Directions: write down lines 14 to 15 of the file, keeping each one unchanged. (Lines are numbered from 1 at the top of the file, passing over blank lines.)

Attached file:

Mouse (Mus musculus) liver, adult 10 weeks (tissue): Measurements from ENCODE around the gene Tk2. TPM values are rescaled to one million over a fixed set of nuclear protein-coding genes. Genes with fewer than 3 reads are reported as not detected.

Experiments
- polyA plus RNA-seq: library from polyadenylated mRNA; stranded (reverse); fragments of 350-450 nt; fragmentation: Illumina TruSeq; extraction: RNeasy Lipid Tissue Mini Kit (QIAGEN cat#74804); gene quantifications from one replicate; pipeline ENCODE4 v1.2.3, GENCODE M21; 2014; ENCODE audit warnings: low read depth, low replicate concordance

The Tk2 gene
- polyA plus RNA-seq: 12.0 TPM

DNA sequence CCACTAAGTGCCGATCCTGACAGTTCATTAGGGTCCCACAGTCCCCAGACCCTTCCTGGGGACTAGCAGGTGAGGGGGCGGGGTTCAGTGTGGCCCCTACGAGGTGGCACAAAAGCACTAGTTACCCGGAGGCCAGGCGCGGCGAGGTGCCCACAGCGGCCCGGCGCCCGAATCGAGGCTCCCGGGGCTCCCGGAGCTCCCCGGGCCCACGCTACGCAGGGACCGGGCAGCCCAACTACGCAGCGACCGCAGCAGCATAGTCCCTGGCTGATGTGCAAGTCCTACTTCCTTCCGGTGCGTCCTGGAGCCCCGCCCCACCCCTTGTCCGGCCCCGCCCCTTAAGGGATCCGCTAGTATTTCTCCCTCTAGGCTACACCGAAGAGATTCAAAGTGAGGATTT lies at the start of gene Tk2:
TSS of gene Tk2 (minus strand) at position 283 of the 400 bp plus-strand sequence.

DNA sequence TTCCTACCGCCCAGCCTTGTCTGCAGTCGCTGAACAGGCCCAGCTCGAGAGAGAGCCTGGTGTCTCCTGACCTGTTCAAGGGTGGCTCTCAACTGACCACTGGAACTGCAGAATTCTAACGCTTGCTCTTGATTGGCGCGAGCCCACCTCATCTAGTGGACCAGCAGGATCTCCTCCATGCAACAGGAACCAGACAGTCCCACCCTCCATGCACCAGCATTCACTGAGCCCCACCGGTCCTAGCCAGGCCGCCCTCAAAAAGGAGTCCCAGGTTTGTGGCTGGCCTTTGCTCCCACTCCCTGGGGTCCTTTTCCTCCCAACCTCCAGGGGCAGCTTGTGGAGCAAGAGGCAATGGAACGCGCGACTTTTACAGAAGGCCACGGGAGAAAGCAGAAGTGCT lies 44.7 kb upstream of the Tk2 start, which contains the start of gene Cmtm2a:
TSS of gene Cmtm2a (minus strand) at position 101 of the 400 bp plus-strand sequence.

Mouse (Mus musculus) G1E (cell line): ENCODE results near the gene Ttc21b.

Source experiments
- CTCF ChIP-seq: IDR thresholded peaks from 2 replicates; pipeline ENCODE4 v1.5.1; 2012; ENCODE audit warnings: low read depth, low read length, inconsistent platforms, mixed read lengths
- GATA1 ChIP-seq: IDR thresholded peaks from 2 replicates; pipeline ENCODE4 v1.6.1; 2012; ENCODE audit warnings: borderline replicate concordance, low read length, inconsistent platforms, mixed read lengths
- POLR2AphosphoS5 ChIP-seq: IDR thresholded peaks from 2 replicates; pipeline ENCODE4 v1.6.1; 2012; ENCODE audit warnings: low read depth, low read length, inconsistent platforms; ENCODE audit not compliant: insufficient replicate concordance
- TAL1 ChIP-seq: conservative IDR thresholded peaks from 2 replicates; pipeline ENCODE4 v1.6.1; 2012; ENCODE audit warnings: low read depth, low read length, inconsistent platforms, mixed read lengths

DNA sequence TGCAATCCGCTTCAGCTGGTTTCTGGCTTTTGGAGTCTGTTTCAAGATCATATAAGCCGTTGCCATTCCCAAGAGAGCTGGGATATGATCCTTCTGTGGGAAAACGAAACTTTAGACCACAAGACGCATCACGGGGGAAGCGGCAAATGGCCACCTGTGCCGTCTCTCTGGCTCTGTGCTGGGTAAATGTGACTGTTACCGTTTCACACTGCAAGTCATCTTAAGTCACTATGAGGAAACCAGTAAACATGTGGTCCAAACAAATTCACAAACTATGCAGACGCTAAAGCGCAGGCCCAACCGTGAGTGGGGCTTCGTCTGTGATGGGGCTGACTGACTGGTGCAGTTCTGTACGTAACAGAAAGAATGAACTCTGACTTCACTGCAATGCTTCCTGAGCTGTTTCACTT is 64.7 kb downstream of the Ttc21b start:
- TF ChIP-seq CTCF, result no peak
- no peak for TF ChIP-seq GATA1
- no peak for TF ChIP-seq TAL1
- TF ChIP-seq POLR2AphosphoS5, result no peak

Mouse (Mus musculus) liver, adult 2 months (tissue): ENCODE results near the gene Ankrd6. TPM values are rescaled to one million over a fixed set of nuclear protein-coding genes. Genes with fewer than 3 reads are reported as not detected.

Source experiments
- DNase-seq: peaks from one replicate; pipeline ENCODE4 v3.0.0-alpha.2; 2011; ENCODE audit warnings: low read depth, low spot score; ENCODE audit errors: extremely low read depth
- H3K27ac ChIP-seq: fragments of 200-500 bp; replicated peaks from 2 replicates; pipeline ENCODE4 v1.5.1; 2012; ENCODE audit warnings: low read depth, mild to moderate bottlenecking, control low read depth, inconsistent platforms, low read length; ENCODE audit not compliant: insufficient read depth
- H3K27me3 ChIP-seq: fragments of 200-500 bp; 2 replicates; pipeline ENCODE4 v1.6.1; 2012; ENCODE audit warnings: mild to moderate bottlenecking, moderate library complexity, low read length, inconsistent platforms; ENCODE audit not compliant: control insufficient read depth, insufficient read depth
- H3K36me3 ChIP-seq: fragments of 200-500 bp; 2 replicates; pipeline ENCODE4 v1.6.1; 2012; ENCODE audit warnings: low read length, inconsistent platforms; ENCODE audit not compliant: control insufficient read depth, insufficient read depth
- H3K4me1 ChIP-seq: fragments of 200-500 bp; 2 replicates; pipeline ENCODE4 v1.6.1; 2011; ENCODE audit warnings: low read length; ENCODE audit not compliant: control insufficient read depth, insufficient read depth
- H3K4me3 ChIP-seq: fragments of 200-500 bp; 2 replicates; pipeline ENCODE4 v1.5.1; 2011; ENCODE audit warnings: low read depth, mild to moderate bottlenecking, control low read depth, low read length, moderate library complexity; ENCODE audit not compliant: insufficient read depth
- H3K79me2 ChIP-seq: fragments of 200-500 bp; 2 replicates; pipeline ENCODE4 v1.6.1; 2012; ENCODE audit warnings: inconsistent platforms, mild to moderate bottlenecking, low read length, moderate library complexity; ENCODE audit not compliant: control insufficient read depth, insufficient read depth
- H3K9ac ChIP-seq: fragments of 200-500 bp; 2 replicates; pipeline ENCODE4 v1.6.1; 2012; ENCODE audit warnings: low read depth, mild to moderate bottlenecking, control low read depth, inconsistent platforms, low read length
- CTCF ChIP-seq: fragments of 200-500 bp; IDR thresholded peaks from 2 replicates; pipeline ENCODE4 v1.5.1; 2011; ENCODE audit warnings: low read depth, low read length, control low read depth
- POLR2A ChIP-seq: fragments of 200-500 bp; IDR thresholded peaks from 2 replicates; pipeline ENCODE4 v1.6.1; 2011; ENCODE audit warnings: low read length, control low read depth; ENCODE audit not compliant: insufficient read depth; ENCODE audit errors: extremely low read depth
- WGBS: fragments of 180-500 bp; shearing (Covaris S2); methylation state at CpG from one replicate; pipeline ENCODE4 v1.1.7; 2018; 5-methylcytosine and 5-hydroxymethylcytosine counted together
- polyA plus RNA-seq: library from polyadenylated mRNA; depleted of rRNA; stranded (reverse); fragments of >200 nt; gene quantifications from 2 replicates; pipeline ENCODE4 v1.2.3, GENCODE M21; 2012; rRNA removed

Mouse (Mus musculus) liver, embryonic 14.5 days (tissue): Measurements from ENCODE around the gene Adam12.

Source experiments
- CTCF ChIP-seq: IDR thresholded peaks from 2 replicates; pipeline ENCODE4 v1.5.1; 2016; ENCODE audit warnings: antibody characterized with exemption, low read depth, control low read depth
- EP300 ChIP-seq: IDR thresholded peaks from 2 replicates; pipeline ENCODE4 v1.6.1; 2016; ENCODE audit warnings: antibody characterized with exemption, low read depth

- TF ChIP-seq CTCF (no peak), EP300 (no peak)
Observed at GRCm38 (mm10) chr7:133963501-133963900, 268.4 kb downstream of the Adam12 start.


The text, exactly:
- POLR2AphosphoS5 ChIP-seq: IDR thresholded peaks from 2 replicates; pipeline ENCODE4 v1.6.1; 2012; ENCODE audit warnings: low read depth, low read length, inconsistent platforms; ENCODE audit not compliant: insufficient replicate concordance
- TAL1 ChIP-seq: conservative IDR thresholded peaks from 2 replicates; pipeline ENCODE4 v1.6.1; 2012; ENCODE audit warnings: low read depth, low read length, inconsistent platforms, mixed read lengths